Meet Alberta lawyer Norman Galarneau

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As a joint founder of The Family Law Firm along with his wife, Family Law lawyer Jennifer Galarneau, Norman Galarneau is redefining how law firms work with clients.  "People were not getting the legal help they need and deserve," said Norman.  "We rose up to fill that need."  Learn what that means by reading his answers to the questions you would like to ask a top Family Law lawyer.  It's must reading for anyone who is searching for a Family Law lawyer.

What makes a good Family Law Lawyer?

As a Family Law Lawyer, you need to feel compassion for the people who are going through some tough times.   At the same time, you need to be able to step back.  You can't get as emotionally involved as the client because that almost always leads to problems.  You lose perspective and start focusing on the wrong issues.   That's very common with less experienced lawyers.  A good lawyer does not get emotionally involved and instead applies his or her experience to the case at hand.  That's how you get the best possible outcome.

What is "the law"?

The law is not necessarily what you read.  There is the law in statute and case law.  The law may even appear to be on your side, but you can still lose for any number of reasons.  Maybe you had a junior lawyer who was weak in court.  Or perhaps you gave up too soon or perhaps you decided to get rid of your lawyer and go it alone.  Conversely, you might appear to be on the wrong side of the law, but with the right representation you can still win.  We have done that for our clients by finding the right angle and being relentless in terms of our advocacy for the client's position.

What is the biggest misconception about the legal system?

That people will do the right thing.  That the crown/police officer will tell everybody the story of what happened.

Why is court experience so important?

How a case is handled in court has a big impact on how it comes out.  We know how to handle a case in court because we are in court regularly and know almost everyone in the Alberta court system.    Take, for example, Emergency Protection orders, which is one of the areas we practice in.  The outcome depends in large part almost entirely on who the judge is.   We know how most judges will decide, given a particular set of facts, and that helps us become more effective advocates for our clients.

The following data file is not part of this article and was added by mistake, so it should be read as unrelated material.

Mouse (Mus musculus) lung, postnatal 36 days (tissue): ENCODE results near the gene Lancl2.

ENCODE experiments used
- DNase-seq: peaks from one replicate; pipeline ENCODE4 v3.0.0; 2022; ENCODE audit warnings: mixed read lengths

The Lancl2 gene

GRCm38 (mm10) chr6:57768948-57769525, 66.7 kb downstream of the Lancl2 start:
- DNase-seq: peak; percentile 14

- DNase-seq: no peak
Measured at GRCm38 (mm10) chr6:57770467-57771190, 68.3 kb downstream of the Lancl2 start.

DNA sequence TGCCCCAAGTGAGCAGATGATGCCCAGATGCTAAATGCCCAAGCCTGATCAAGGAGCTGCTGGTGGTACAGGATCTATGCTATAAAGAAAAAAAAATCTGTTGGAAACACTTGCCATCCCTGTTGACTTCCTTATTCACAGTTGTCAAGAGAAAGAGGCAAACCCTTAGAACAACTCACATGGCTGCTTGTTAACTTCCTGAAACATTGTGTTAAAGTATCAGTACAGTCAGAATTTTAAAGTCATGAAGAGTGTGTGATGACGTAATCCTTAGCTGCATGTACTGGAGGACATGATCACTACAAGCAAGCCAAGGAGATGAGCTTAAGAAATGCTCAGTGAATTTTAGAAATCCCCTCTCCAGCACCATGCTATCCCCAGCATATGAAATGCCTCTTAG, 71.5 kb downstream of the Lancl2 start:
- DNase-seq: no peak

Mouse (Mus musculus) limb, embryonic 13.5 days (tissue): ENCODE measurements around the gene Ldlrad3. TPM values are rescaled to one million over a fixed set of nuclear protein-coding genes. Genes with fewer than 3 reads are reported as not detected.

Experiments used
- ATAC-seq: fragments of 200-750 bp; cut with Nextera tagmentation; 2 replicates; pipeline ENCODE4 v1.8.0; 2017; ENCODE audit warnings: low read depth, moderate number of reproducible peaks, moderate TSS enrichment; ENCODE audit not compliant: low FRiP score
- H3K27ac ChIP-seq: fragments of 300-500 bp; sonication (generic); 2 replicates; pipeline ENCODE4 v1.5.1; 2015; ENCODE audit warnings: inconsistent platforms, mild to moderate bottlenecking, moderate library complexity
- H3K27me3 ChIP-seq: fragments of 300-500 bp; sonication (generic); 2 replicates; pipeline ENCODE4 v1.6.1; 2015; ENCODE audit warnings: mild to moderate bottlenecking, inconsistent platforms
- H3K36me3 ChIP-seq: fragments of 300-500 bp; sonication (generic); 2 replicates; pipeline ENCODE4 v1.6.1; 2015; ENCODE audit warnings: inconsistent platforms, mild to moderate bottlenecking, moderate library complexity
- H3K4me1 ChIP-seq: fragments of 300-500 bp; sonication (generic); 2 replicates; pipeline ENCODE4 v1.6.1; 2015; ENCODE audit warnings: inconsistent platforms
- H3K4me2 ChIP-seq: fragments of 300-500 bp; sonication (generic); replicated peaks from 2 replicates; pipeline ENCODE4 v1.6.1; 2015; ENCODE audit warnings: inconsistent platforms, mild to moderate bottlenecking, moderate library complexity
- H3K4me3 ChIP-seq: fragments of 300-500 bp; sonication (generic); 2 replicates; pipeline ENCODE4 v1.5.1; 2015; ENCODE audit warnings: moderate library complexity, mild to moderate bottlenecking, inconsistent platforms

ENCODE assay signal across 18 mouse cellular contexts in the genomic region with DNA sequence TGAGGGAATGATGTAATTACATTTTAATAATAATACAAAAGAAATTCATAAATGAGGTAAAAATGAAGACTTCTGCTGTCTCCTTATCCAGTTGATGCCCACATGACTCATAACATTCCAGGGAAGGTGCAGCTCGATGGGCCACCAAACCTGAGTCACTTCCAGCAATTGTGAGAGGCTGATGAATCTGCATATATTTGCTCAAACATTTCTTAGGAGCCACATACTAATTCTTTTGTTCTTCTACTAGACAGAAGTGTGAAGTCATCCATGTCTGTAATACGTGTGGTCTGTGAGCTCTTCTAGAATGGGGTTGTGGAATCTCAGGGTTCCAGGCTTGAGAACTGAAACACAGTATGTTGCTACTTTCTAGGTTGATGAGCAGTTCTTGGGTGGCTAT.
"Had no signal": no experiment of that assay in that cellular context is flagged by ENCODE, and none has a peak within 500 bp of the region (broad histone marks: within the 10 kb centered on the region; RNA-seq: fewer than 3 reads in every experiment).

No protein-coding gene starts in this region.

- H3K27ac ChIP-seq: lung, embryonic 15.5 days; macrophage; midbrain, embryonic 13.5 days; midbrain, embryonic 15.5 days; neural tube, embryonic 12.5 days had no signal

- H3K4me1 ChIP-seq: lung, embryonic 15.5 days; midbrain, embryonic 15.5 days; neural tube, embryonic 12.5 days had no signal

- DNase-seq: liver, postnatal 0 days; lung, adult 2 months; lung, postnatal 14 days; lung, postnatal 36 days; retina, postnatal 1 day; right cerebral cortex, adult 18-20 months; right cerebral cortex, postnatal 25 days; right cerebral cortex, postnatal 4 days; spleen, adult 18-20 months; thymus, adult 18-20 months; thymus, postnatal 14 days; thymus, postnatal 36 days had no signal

Can court tactics make a difference?   

How you approach the legal system makes a difference.  My job is to pick the approach that is most likely to produce the best result for my client.  For example, timing is important.  I might choose to hold some things back until just the right moment.  It makes a difference.  In many cases, getting the timing just right has meant that my client was able to walk away in a better position than would normally have been the case under the law.   

How do you handle he-said, she-said legal cases?

Don't assume that the judge won't believe anything.  The judge will make a decision on what is said by both parties.  Don't be frozen, whoever manoeuvres best gets the best outcome.  The way you run your case will often determine the outcome regardless of who is right.  

Why is it dangerous to try and represent yourself in Court?

Some people will get an outcome in Court and think it was good by the way the judge gives them feedback.  But they don't know the future implications of what has just happened.  Then they come to see me and I have to tell them that what just happened in Court is not good.

What can happen if you fail to appear in court?

If you fail to appear in court and you get a Court Order against you, it is the worst case scenario because the person making that application gets anything they want and trying to change things afterwards is almost impossible.

Why are Emergency Protective Orders a challenge?

Once an Emergency Protective Order is in place, it basically cripples your ability to have access to your children, they eject you from the house and basically you are assumed guilty until you are proven innocent.

Habitually, we have spouses who get Emergency Protective orders, which removed the children from the care of one of the parties, which is generally the father.  We go in and get the children taken off that order so that the father can have access. 

Sometimes an Emergency Protection Order is necessary, however, and we have experience acting for both people who need a Protection Order against their ex and those who feel it is unjust to have one in place against them. 

Do you represent children?

We often act as children's advocates, a lot of times in custody cases the children will have a voice and want to be heard on what they want.  We will act as their lawyer and we have represented children as young as 6 years old.  With children that young, we aren't necessarily regurgitating what they are saying to the judge.  We are also doing our own analysis of what we think of the case, what we think is best for the child and it may conflict with what the child is actually saying.

Are you seeing any changes in Family Law?

Yes, we are starting to see a shift to all varieties of shared parenting.  For example, stay-at-home dads now have a real shot at custody.  

Do you represent everyone?

Yes, it doesn't matter whether the client is young or old.  They can be from the city or the country.  They can be conventional in terms of sexual orientation or they can be gay, lesbian or transgender clients.  We represent everyone.

You have questions about Alberta law. We have answers.

Q: What constitutes Family Violence?
The Protection Against Family Violence Act states that Family Violence includes:

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A.M.

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